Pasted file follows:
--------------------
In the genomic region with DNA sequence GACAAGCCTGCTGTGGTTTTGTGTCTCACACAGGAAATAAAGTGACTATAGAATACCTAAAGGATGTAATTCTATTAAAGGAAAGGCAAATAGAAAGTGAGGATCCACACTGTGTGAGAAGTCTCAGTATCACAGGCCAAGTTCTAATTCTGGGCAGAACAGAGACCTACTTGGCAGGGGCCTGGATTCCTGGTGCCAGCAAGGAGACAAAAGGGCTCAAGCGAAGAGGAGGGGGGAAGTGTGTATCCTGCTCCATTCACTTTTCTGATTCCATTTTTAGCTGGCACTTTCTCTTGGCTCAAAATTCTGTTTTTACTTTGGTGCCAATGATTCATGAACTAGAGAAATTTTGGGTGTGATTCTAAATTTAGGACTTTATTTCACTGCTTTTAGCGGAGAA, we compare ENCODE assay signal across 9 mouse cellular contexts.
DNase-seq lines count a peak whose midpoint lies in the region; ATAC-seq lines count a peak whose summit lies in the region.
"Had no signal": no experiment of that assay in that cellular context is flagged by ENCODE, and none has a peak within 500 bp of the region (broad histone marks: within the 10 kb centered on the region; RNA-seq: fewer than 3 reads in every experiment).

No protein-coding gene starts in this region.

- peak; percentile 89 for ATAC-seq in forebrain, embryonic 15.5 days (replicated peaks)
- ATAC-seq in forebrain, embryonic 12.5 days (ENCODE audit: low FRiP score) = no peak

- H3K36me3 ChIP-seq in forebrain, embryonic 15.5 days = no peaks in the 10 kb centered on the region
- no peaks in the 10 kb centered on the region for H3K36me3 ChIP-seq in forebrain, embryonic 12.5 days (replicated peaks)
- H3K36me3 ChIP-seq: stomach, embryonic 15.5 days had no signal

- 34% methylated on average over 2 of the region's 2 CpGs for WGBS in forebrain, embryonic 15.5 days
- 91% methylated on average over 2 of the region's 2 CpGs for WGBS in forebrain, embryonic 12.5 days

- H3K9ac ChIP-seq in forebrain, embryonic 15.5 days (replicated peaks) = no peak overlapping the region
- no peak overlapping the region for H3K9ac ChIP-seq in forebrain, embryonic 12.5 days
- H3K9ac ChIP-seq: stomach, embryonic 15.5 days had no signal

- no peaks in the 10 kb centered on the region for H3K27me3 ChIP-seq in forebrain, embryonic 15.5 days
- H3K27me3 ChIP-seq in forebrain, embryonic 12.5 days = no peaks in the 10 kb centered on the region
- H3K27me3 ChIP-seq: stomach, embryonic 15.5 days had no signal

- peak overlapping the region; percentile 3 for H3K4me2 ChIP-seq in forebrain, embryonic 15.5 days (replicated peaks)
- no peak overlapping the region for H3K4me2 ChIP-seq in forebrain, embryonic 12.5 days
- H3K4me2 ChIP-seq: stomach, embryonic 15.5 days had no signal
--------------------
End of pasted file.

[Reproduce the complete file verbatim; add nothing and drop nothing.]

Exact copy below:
In the genomic region with DNA sequence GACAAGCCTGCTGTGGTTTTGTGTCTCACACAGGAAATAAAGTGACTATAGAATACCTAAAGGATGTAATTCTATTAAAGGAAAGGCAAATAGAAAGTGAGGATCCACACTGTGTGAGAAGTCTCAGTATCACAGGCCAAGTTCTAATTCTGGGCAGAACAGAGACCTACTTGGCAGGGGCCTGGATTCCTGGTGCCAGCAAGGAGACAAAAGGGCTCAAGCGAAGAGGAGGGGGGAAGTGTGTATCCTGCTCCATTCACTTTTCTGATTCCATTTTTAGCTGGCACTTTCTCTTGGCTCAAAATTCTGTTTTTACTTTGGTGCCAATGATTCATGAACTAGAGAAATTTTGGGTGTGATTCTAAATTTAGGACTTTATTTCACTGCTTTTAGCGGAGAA, we compare ENCODE assay signal across 9 mouse cellular contexts.
DNase-seq lines count a peak whose midpoint lies in the region; ATAC-seq lines count a peak whose summit lies in the region.
"Had no signal": no experiment of that assay in that cellular context is flagged by ENCODE, and none has a peak within 500 bp of the region (broad histone marks: within the 10 kb centered on the region; RNA-seq: fewer than 3 reads in every experiment).

No protein-coding gene starts in this region.

- peak; percentile 89 for ATAC-seq in forebrain, embryonic 15.5 days (replicated peaks)
- ATAC-seq in forebrain, embryonic 12.5 days (ENCODE audit: low FRiP score) = no peak

- H3K36me3 ChIP-seq in forebrain, embryonic 15.5 days = no peaks in the 10 kb centered on the region
- no peaks in the 10 kb centered on the region for H3K36me3 ChIP-seq in forebrain, embryonic 12.5 days (replicated peaks)
- H3K36me3 ChIP-seq: stomach, embryonic 15.5 days had no signal

- 34% methylated on average over 2 of the region's 2 CpGs for WGBS in forebrain, embryonic 15.5 days
- 91% methylated on average over 2 of the region's 2 CpGs for WGBS in forebrain, embryonic 12.5 days

- H3K9ac ChIP-seq in forebrain, embryonic 15.5 days (replicated peaks) = no peak overlapping the region
- no peak overlapping the region for H3K9ac ChIP-seq in forebrain, embryonic 12.5 days
- H3K9ac ChIP-seq: stomach, embryonic 15.5 days had no signal

- no peaks in the 10 kb centered on the region for H3K27me3 ChIP-seq in forebrain, embryonic 15.5 days
- H3K27me3 ChIP-seq in forebrain, embryonic 12.5 days = no peaks in the 10 kb centered on the region
- H3K27me3 ChIP-seq: stomach, embryonic 15.5 days had no signal

- peak overlapping the region; percentile 3 for H3K4me2 ChIP-seq in forebrain, embryonic 15.5 days (replicated peaks)
- no peak overlapping the region for H3K4me2 ChIP-seq in forebrain, embryonic 12.5 days
- H3K4me2 ChIP-seq: stomach, embryonic 15.5 days had no signal